On Tuesday, May 11, the Georgia Board of Regents approved a $500 tuition increase for all students, in-state and out-of-state, who attend a research university. The tuition increase will go into effect this coming fall semester. The HOPE Scholarship will cover the increase for students who are recipients of the scholarship, and it will not affect students on the fixed-for-four tuition schedule.
“Our current plans are to use the new tuition dollars to preserve and enhance our instructional and student-related activities, address critical academic issues such as the faculty-student ratio and the availability of course sections for our undergraduates, and continue to support the core mission of research,” said Institute President G.P. “Bud” Peterson in an email sent out to campus on the day following the vote by the Board.
“We [in SGA] are certainly not thrilled that students have to pay more money in tuition. We do understand that the state of Georgia is experiencing historic [tax revenue declines], so we just want to ensure that the quality of the education here at Georgia Tech is not affected as a result of that,” said Undergraduate Student Body President Corey T. Boone.
The tuition hike is in response to cuts in funding from the state to universities. As stated in Peterson’s letter, Tech has seen a $67.2 million decrease from the state over the past three fiscal years, which equals 23.8 percent. But Peterson also pointed out that tuition at Tech was below that of similar universities.
“This tuition increase will move us closer to the market value as determined by comparison with our peer institutions and will provide some limited flexibility in budgeting for Institute programs,” Peterson said.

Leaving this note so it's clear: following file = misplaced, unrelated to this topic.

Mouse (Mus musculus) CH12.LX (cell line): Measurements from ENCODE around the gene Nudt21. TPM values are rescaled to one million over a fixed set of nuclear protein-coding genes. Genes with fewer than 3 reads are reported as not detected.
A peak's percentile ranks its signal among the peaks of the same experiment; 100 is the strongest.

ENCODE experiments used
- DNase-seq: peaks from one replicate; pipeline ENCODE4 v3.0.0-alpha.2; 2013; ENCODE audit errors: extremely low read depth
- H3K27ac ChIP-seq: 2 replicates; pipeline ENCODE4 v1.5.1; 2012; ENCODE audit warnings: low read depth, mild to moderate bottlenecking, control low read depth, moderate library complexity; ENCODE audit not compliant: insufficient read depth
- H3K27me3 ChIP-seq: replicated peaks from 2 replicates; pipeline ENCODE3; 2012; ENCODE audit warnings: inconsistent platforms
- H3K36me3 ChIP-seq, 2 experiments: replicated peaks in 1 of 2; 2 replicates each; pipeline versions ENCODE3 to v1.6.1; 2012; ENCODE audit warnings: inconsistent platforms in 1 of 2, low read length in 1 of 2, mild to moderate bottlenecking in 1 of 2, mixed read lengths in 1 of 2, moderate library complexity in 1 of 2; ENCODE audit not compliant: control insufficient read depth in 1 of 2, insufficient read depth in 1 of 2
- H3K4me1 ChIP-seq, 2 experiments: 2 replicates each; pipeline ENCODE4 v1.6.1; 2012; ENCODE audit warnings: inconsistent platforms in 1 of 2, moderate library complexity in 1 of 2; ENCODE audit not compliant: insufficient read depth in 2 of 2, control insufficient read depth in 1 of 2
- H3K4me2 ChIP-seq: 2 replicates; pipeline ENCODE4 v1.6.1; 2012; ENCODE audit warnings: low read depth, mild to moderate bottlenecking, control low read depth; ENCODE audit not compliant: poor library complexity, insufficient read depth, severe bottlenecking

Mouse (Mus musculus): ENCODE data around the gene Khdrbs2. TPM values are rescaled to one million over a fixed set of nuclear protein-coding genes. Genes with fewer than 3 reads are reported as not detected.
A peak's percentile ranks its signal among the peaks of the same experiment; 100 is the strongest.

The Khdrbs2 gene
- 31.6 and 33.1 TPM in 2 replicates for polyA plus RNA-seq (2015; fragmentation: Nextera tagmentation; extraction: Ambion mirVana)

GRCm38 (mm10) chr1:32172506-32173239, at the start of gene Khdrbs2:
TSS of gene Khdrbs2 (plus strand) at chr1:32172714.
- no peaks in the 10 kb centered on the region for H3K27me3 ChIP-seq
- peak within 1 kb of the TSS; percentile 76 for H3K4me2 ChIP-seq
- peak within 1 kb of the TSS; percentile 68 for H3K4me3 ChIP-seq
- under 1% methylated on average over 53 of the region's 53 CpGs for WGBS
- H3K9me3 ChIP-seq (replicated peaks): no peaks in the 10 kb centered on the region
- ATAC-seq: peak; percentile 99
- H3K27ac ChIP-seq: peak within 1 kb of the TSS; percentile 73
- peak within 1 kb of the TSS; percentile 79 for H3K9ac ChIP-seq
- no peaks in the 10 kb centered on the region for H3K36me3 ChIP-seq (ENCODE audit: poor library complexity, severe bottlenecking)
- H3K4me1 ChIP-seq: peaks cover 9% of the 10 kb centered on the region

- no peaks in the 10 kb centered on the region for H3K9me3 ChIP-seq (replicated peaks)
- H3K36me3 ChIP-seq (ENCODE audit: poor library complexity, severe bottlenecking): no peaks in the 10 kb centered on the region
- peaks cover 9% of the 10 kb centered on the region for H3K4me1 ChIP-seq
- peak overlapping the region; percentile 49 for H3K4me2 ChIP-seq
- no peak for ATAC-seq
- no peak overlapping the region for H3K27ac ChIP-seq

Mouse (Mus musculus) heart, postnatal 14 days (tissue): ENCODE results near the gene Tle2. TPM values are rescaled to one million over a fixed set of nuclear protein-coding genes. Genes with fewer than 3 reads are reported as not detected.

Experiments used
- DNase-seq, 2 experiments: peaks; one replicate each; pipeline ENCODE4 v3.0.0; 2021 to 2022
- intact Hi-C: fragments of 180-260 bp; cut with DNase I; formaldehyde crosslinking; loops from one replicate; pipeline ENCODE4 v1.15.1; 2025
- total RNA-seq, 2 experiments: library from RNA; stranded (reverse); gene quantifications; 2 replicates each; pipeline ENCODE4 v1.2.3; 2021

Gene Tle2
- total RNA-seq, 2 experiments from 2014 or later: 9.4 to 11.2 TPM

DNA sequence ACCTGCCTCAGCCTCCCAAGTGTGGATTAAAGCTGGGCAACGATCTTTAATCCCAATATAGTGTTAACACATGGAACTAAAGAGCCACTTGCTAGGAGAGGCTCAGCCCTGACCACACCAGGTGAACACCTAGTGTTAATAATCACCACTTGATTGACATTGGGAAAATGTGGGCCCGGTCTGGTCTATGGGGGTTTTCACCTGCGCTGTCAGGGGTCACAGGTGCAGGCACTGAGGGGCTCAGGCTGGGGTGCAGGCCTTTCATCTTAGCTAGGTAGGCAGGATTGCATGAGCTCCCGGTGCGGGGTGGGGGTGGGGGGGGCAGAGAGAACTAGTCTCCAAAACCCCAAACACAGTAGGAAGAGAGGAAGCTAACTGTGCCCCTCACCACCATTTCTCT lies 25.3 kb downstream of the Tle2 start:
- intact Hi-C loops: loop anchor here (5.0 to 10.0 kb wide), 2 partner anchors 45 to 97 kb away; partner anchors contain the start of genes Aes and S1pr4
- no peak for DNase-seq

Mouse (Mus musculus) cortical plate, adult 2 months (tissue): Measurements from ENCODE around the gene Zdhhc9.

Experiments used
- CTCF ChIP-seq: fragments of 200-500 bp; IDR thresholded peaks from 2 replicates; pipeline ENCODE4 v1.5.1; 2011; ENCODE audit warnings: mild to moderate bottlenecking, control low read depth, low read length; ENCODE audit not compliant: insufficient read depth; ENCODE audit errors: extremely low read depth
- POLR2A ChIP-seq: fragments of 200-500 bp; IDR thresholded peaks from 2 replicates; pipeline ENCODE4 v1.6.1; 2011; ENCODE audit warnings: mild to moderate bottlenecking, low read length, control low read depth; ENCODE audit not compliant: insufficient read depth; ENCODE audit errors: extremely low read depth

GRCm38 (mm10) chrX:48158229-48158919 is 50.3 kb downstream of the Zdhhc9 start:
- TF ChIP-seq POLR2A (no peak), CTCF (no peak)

Of the top 10 public schools as ranked by U.S. News and World Report, Tech has the third-lowest tuition and mandatory fee rates for the most recent estimates. Currently, a student entering Tech will pay $8,716 per year (two semesters) as a resident of Georgia and $26,926 as a non-resident. The average cost of tuition and mandatory fees for schools ranked in the top 10 is $9,260 for residents and $30,344 for non-residents.
“From a student’s perspective, I can say that I’m not necessarily clicking my heels that I’m paying tuition that is comparable to peer institutions. I think that Georgia Tech has always been a very unique institution, but I do recognize the fact that we are taking a global position …I do understand what [President Peterson] means when he says we are coming in line with our peer institutions, which is true,” Boone said.
The tuition hike comes after the implementation of furlough days for staff and faculty, the addition of an Academic Excellence Fee and staff and budget reductions across the Institute. The Board has not yet said if the number of furlough days will increase in the coming year.
During their May meeting, the Board also approved a $5 increase to the Student Activity Fee that will also take effect this coming fall semester. The Mandatory Student Activity Fee Committee suggested the increase because of greater demand from student organizations for money.
“Hopefully with the five dollar increase, we can help organizations that need the money that will impact the student experience, but I hope that our representations [in SGA] have no intention of using that five dollar increase as a way to rubber stamp everything that comes before them,” Boone said.